The Precautions of chrome plating

- Mar 22, 2018-

1) Improve the plating adhesion Due to the poor dispersion ability and depth capability of the chrome plating electrolyte, the leakage plating phenomenon may occur for some parts with complicated shapes.

In the case of hard chrome plating, the plating peeling phenomenon often occurs due to poor bonding force. In the production operation, the following measures can be adopted.

①Inrush Current For some complicated parts, in addition to the use of a pictorial anode, a protective cathode and an auxiliary anode, it is also possible to impact the part for a short time with a current several times higher than the normal current density when the part enters the slot. Increased, a rapid deposition of a layer of chromium on the surface of the part, and then returned to normal current density plating.

Inrush current can also be used for hard chromium plating of cast iron parts. Due to the large amount of carbon in the cast iron parts, the overpotential of hydrogen precipitation on carbon is low. In addition, there are a lot of pores on the surface of cast iron parts, making the real surface area much larger than the apparent area. If the plating is applied at the normal current density, the true current density is too small and there is no deposition of metallic chromium. Therefore, when cast iron pieces are plated with hard chrome, an inrush current must be used to increase the cathode polarization.

②Anode etching (etching) When the alloy steel with a thick oxide film on the surface and the hard chrome plated with a high carbon steel or chrome plating on a chrome plating layer with a longer power off time are continuously chrome plated, the part is usually used as an anode for a short period of time. Etching treatment electrochemically dissolves the oxide film and forms a microscopically rough surface.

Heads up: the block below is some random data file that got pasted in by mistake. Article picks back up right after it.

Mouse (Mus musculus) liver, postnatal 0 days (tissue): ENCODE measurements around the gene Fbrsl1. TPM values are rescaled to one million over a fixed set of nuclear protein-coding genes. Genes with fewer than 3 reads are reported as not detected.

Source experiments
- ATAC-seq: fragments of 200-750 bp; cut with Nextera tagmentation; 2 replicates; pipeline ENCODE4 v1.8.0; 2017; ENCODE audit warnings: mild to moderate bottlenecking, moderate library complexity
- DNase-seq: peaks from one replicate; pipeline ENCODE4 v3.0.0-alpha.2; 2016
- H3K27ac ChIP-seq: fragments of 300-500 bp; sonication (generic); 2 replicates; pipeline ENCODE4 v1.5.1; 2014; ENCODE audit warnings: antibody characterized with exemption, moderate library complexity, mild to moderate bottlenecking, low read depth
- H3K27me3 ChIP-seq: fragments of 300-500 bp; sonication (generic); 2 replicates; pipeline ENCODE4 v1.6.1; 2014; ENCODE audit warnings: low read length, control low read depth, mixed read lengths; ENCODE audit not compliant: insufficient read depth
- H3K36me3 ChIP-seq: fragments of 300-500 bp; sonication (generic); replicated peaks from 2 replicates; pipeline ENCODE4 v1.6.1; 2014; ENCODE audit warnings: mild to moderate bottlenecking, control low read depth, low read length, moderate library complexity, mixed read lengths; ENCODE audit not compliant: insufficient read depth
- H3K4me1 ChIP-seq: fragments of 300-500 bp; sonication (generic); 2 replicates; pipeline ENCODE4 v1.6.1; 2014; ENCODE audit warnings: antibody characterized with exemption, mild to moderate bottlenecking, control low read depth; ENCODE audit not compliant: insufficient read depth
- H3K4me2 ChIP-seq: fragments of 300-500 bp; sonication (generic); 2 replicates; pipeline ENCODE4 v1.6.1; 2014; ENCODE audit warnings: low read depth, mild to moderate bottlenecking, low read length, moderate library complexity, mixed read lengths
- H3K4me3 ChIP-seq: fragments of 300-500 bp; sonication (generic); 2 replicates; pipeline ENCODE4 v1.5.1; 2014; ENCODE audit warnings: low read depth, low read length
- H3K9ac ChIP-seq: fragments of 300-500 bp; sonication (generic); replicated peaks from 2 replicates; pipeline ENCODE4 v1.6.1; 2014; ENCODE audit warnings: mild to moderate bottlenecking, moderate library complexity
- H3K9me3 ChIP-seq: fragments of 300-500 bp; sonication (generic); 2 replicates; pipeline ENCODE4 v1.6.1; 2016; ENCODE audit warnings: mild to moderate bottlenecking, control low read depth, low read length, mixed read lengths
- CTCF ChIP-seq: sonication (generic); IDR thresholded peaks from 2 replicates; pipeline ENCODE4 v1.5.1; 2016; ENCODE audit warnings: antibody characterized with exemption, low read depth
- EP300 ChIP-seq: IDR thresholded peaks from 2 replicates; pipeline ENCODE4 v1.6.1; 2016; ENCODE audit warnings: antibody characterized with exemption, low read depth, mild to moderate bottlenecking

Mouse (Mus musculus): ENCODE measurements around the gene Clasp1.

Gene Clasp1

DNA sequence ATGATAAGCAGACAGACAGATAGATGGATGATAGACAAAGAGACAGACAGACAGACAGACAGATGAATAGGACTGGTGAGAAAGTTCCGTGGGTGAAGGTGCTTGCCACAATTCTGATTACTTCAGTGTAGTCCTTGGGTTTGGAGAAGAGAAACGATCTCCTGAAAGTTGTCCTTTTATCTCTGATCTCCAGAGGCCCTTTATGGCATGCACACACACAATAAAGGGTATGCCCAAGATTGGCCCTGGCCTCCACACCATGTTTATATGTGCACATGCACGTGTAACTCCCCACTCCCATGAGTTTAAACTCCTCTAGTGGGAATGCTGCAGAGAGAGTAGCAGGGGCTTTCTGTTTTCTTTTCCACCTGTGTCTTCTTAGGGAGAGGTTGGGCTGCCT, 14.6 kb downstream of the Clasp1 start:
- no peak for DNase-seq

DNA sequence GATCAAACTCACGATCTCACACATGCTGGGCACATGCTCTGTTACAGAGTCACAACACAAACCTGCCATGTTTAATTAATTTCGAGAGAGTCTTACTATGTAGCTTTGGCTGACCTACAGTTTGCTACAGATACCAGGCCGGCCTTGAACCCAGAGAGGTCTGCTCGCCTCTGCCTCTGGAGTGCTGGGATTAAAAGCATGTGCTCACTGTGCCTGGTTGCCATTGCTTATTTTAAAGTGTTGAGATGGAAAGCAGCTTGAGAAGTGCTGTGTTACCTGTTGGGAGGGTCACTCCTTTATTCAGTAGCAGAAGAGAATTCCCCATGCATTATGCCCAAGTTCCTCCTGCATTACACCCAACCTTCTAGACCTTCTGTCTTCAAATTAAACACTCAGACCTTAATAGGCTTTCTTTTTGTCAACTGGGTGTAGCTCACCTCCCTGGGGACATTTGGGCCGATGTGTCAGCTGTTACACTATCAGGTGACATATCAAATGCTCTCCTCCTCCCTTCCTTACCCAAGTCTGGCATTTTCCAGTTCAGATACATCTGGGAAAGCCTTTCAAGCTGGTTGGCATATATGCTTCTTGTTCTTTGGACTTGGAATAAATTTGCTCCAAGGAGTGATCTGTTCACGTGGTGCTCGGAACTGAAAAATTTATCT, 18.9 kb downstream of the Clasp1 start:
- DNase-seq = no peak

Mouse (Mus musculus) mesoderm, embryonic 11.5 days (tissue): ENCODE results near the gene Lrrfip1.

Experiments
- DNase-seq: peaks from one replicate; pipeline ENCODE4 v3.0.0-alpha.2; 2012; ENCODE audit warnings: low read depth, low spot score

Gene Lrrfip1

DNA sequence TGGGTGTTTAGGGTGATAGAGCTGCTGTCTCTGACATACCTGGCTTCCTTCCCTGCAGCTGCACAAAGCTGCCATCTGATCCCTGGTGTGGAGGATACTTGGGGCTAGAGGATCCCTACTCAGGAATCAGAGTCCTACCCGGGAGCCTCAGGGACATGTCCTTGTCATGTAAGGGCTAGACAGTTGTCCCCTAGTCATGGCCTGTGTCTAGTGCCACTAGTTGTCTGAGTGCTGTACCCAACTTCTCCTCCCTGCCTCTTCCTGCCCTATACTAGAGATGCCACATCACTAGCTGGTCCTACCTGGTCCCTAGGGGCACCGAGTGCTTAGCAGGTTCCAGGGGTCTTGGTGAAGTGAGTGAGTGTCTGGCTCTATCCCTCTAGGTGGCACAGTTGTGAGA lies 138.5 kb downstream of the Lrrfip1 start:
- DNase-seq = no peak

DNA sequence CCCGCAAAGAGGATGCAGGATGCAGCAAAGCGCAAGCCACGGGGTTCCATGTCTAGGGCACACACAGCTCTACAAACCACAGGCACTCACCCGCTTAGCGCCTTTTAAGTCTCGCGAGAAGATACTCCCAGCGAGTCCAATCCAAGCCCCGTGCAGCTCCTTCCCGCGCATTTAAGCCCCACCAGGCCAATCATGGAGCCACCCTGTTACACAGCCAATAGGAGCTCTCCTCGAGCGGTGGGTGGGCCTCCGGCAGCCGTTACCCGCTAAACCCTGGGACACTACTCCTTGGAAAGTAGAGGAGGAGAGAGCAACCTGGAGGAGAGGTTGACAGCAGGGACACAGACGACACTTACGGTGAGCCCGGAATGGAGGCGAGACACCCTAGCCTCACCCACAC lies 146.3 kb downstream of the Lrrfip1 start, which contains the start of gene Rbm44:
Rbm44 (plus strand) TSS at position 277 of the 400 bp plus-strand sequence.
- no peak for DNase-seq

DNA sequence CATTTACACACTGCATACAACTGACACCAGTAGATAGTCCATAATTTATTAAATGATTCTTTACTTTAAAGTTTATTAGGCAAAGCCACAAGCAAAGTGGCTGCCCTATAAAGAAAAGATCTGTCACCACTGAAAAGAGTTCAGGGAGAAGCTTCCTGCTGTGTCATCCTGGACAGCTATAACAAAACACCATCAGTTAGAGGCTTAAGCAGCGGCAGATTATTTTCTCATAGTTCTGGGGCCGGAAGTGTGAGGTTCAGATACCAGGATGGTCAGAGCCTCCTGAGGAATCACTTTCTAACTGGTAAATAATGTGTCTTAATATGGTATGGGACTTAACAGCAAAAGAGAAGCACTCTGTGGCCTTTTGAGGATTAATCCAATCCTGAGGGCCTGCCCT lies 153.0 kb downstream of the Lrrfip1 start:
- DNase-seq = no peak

③Stepped type feeding alloy steel containing nickel and chromium, the surface of which has a thin and dense oxide film, hard chromium plating will affect the binding force of the coating and the substrate, for this reason, the first plating in the chromium plating solution The anodic etch is performed, and then the part is turned to the cathode, and the current is controlled several times less than the normal value. The general voltage is controlled to about 3.5V so that only the hydrogen evolution reaction occurs on the electrode. Since the initial ecological hydrogen atom has a strong reducing ability, it can reduce the oxide film on the metal surface to metal, and then use a stepped current in a certain period of time (such as 20 ~ 30min), and gradually increase the current until the normal processing conditions. plating. As a result, electroplating is performed on the surface of the activated metal to obtain a plating layer with good adhesion. In addition, in the process of hard chrome plating, it sometimes encounters midway power failure. At this time, a thin film oxide layer will also be formed on the surface of the chrome plating layer. If direct current is applied to the plating, there will be peeling of the plating layer. The "type of power supply", so that the surface can be activated, and then transferred to normal plating.